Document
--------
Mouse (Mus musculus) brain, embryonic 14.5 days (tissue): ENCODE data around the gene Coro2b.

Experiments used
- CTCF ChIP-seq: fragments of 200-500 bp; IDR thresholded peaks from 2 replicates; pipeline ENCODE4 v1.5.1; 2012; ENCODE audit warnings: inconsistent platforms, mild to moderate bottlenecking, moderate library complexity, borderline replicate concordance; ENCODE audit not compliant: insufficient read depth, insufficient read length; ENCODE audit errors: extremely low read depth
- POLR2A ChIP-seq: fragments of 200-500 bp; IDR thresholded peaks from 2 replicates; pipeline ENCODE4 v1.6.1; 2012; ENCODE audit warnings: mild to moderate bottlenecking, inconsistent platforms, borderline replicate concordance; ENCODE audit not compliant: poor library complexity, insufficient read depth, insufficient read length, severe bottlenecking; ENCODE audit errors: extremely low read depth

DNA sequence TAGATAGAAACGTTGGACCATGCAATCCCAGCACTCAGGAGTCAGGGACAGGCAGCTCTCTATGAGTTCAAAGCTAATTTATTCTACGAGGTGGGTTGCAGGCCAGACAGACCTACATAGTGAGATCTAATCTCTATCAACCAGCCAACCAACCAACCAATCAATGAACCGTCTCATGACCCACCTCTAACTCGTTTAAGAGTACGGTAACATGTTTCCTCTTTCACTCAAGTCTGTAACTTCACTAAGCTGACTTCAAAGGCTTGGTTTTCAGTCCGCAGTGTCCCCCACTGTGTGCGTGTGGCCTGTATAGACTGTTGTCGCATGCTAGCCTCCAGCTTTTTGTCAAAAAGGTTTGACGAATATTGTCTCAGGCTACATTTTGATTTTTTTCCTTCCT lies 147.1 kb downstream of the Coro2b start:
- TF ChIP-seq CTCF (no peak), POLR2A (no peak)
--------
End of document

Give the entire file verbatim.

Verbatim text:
Mouse (Mus musculus) brain, embryonic 14.5 days (tissue): ENCODE data around the gene Coro2b.

Experiments used
- CTCF ChIP-seq: fragments of 200-500 bp; IDR thresholded peaks from 2 replicates; pipeline ENCODE4 v1.5.1; 2012; ENCODE audit warnings: inconsistent platforms, mild to moderate bottlenecking, moderate library complexity, borderline replicate concordance; ENCODE audit not compliant: insufficient read depth, insufficient read length; ENCODE audit errors: extremely low read depth
- POLR2A ChIP-seq: fragments of 200-500 bp; IDR thresholded peaks from 2 replicates; pipeline ENCODE4 v1.6.1; 2012; ENCODE audit warnings: mild to moderate bottlenecking, inconsistent platforms, borderline replicate concordance; ENCODE audit not compliant: poor library complexity, insufficient read depth, insufficient read length, severe bottlenecking; ENCODE audit errors: extremely low read depth

DNA sequence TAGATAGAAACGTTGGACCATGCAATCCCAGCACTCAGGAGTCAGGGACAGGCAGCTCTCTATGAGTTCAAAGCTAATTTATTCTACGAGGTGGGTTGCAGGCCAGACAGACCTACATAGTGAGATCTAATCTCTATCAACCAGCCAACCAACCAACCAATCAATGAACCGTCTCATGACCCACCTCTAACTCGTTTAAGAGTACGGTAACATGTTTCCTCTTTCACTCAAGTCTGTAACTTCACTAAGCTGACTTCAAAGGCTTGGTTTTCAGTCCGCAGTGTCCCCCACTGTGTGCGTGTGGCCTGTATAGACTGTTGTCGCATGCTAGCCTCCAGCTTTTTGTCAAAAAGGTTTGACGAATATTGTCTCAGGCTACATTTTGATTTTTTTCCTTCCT lies 147.1 kb downstream of the Coro2b start:
- TF ChIP-seq CTCF (no peak), POLR2A (no peak)